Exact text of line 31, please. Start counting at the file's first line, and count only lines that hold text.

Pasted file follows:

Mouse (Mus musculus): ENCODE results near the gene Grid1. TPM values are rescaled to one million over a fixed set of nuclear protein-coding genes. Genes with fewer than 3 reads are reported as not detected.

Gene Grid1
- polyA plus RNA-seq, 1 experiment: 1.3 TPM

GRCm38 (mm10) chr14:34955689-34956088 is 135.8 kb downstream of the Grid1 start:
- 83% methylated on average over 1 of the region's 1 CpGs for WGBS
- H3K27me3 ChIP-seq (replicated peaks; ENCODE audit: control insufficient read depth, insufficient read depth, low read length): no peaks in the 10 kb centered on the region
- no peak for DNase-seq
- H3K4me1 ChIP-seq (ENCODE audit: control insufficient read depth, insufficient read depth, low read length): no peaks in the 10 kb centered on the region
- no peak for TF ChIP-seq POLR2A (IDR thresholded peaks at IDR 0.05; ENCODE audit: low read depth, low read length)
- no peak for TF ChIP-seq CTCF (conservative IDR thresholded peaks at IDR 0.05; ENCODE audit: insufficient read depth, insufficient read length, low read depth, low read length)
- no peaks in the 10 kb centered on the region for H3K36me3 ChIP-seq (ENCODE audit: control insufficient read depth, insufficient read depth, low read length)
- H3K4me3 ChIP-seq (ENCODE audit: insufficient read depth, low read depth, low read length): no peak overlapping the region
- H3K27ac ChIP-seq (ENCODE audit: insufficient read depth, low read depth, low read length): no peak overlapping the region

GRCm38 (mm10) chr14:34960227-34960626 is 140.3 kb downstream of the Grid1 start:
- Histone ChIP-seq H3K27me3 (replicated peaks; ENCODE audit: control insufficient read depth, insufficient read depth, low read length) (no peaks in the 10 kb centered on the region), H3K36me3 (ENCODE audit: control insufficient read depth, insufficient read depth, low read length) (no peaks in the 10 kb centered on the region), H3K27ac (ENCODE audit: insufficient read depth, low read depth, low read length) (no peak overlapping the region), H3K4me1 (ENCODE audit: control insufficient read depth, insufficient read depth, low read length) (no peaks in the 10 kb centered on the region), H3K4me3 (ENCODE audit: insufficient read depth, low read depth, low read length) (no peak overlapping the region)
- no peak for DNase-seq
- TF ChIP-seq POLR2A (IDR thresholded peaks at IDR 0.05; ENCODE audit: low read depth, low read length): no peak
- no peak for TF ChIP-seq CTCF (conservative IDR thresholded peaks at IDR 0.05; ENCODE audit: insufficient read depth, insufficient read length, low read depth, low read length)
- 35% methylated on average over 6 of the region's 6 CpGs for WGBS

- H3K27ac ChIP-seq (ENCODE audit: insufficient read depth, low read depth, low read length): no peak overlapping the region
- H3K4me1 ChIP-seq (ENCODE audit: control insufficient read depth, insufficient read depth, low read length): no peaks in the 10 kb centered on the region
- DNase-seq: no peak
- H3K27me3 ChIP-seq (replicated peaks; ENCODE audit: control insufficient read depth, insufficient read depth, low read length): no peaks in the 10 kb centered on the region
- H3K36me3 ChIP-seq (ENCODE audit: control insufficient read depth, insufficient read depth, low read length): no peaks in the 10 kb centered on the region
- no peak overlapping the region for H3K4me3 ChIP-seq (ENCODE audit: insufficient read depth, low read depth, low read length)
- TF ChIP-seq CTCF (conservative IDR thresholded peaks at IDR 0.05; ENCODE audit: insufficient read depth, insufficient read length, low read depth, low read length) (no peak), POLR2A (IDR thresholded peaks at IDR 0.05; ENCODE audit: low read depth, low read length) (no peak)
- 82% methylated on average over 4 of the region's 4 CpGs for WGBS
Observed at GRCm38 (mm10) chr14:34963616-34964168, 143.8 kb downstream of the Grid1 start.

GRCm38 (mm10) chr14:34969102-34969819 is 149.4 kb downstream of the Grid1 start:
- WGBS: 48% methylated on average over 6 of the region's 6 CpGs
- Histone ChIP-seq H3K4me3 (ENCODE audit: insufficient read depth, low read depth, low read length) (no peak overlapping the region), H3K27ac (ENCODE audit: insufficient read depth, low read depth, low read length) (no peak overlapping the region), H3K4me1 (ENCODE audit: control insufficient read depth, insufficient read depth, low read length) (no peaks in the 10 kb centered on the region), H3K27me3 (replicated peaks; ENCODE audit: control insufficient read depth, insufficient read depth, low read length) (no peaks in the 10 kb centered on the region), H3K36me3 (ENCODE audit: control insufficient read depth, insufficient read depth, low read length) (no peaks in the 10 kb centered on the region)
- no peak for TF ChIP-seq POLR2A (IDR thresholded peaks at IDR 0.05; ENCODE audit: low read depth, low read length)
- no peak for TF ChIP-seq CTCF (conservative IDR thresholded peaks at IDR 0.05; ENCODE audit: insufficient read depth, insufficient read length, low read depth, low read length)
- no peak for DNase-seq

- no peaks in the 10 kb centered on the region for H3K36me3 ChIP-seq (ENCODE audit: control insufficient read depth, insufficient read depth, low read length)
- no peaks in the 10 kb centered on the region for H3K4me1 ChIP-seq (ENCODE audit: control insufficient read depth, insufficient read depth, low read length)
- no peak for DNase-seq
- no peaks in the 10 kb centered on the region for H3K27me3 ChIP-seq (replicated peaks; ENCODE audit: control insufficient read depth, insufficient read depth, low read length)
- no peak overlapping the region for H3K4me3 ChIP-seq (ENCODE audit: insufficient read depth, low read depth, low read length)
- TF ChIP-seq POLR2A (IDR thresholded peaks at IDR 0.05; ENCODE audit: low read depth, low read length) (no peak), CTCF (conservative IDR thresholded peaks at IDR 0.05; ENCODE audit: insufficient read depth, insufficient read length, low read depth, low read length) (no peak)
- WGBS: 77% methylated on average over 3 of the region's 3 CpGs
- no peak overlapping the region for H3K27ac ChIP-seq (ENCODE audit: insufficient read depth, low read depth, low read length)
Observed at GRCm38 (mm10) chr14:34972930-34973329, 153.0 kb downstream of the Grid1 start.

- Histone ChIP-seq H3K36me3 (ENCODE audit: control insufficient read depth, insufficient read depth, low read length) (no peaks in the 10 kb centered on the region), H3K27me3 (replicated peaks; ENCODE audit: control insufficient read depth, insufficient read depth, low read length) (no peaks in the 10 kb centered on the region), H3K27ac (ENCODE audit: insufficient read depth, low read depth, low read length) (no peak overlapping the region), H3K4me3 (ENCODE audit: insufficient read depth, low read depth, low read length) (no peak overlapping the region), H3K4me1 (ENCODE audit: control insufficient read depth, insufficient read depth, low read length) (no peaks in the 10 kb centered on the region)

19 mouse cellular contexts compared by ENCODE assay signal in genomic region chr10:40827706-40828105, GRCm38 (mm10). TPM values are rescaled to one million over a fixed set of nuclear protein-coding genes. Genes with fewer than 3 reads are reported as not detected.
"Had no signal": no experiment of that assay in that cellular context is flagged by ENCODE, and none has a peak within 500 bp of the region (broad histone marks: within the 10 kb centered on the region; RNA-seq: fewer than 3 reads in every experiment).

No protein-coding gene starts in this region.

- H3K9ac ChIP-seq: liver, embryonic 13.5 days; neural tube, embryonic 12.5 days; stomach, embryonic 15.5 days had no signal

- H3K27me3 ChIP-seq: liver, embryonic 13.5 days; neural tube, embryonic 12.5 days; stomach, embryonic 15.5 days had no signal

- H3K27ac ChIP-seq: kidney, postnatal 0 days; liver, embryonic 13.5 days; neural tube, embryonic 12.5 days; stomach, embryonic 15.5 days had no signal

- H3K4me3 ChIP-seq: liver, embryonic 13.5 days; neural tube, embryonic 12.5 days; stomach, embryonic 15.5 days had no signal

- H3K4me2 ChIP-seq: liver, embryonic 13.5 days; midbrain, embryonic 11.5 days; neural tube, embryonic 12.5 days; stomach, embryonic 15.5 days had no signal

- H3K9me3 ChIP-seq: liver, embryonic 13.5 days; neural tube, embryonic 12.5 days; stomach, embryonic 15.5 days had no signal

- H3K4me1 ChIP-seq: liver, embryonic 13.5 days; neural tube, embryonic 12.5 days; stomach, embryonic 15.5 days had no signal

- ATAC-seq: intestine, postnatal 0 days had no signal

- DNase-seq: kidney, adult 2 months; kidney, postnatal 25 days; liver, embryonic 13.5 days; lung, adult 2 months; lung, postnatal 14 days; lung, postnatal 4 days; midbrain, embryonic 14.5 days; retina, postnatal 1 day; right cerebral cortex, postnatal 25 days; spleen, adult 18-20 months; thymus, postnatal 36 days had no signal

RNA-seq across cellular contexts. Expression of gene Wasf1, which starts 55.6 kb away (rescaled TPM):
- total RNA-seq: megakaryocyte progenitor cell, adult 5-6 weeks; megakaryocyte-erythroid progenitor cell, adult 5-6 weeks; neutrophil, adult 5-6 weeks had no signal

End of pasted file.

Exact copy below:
- Histone ChIP-seq H3K4me3 (ENCODE audit: insufficient read depth, low read depth, low read length) (no peak overlapping the region), H3K27ac (ENCODE audit: insufficient read depth, low read depth, low read length) (no peak overlapping the region), H3K4me1 (ENCODE audit: control insufficient read depth, insufficient read depth, low read length) (no peaks in the 10 kb centered on the region), H3K27me3 (replicated peaks; ENCODE audit: control insufficient read depth, insufficient read depth, low read length) (no peaks in the 10 kb centered on the region), H3K36me3 (ENCODE audit: control insufficient read depth, insufficient read depth, low read length) (no peaks in the 10 kb centered on the region)